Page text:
Amos Mast and his son Dan Mast were found in contempt of court Thursday afternoon, for refusing to pay their fines and court costs in association with a violation concerning horse manure in the city of Auburn. Both men were taken into custody at approximately 2 p.m. at the Logan County Justice Center and were transported to the Logan County Detention Center.
Amos Mast was sentenced to 10 days for contempt of court on two counts to run consecutively, which means when he is done with the first 10 days, he will have to serve the second 10 days. He will get a credit for serving, which means when he gets out of jail he will no longer owe anything for the two violations. However, Amos Mast has been cited a third time by the Auburn Police Department for not having the proper reflective tape on his equipment. That case is scheduled to be heard July 15th when he and three other Amish men, who have been cited for not having collection devices, will be arraigned.
Dan Mast was sentenced to 10 days for contempt of court. He too will get out with credit served.
District Judge Ken Williams, at the request of attorney Jay Joines, continued the case which was last in court on June 25 to today to allow Joines and the Amish to try and find a common ground with the City of Auburn concerning the violations.
The City of Auburn has an ordinance on their books that requires all horses to have collection devices on them while traveling through the city limits in order to catch the manure. Thus far the Amish community that lives near Auburn has not followed the law.
A meeting was held last week between the Amish community, their attorney Joines, Auburn Mayor Mike Hughes, and county attorney Joe Ross to try out the devices. Joines said after trying them out on two horses and again by several this past weekend, it was found the devices rubbed the horses legs at a trot, which is how fast the Amish have to go sometimes while riding on a street.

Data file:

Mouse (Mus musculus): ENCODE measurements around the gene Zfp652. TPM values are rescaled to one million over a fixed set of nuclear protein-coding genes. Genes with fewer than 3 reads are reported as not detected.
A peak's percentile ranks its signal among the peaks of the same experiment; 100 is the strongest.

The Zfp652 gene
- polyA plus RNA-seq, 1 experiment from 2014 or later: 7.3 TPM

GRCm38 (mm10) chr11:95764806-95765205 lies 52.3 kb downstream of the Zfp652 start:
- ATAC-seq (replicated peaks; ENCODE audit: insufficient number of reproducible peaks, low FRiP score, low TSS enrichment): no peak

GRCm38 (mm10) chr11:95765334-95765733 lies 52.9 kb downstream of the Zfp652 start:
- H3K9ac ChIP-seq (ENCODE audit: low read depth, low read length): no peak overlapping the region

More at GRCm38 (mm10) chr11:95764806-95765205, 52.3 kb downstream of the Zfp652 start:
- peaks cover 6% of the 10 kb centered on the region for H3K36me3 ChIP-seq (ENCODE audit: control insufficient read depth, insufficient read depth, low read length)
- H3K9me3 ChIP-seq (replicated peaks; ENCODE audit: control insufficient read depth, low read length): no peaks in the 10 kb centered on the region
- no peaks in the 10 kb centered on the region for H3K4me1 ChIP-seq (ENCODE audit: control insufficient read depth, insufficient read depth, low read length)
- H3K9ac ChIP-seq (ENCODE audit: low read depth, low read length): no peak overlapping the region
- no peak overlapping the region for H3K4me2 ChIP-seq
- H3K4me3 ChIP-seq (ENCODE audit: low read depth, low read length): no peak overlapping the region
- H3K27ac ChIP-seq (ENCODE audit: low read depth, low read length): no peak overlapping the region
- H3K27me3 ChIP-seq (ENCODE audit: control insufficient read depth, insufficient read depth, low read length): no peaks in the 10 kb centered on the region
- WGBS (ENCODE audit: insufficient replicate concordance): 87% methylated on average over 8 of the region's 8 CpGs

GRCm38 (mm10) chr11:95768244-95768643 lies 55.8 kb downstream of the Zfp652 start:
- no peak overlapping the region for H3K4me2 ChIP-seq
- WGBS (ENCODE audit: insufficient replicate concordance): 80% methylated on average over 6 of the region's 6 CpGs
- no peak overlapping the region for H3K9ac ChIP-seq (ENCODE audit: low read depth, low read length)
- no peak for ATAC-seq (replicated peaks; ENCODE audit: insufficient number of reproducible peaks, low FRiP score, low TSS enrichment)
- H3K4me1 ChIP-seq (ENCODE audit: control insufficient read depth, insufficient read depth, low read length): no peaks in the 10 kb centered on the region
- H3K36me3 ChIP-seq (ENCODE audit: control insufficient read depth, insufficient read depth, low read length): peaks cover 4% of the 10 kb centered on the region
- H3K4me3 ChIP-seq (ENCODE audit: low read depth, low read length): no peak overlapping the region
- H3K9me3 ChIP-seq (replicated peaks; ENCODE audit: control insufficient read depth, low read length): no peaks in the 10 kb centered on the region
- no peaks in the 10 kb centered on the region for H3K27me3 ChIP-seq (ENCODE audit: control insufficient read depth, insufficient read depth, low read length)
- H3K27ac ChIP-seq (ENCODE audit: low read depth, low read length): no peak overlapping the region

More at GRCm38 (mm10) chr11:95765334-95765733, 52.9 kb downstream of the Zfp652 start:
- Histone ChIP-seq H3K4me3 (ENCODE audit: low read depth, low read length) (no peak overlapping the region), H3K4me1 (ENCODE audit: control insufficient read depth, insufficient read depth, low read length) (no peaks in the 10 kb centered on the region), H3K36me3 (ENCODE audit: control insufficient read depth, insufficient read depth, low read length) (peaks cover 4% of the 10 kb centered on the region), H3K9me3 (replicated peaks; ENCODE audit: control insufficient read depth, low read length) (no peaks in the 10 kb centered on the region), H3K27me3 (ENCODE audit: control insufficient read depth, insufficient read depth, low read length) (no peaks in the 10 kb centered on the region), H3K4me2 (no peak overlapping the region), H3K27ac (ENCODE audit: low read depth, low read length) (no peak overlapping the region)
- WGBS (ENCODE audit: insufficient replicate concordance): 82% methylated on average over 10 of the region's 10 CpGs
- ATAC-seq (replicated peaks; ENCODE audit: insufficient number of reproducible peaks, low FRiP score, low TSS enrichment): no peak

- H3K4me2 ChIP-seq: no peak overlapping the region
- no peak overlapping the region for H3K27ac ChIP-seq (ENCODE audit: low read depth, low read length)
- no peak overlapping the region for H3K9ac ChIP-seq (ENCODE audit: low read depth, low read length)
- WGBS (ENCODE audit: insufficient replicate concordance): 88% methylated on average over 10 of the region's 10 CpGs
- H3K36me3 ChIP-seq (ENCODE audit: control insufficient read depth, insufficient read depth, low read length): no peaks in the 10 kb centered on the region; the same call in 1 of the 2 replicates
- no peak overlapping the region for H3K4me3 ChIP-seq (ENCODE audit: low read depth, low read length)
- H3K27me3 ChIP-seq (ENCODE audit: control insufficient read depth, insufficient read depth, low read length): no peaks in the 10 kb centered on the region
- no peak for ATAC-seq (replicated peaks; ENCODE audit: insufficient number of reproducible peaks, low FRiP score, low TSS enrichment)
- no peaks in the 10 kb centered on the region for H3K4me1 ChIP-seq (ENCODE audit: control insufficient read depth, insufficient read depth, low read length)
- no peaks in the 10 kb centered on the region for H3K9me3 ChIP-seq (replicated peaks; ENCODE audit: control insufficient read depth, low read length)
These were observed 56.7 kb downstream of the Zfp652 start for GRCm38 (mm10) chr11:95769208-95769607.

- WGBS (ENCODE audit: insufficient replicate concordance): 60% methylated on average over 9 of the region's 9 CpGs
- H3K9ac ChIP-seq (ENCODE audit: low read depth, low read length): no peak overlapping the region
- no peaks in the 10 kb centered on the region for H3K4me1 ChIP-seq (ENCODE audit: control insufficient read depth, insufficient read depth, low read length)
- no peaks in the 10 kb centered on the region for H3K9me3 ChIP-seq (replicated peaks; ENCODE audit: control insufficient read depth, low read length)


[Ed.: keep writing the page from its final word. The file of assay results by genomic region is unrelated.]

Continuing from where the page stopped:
Judge Williams asked both men today if they could pay their fines and court costs, to which they both replied, “yes.” Williams then asked them if they were intentionally and willfully refusing to pay the fines, to which they both replied, “yes.”
Joines said his clients were not trying to disrespect the court or the judge with their decision not to pay. Joines told the judge his clients wanted to make that clear.
There are two reasons why the Amish have decided not to use the devices, according to Joines. The first was due to rubbing the horses legs. The second, and most important, was because of concern that less experienced drivers such as women and children, might not be able to control the horse if it gets spooked at the rubbing sensation, thus causing the horse to bolt and possiblely become a safety issue to the drivers and those on the road. Most of the Amish horses are retired race horses.
“They told me they would rather go to jail than put the horses and community at risk,” said Joines, adding he will continue to represent the Amish community near Auburn, and has been instructed to continue talking with Auburn Mayor Mike Hughes to try and come up with some kind of common ground to the issue.
Joines said his clients have no problem with the ordinance that requires cleaning up after the horses, and will continue every effort to do so. It’s the portion that requires a device that they have a problem with.
“There is a lot of problems with crime in Logan County, the cities in the county and the Commonwealth of Kentucky based on addiction to drug use,” said Joines. “I am sure the City of Auburn’s resources would be better directed than writing tickets for failing to put a collection device on a horse so it won’t drop manure in the city limits.”
Joines added that horse manure was made from grass, grain, fiber, fats and mostly water. He said it was very unlikely to spread disease to humans and was less odorous that other manures.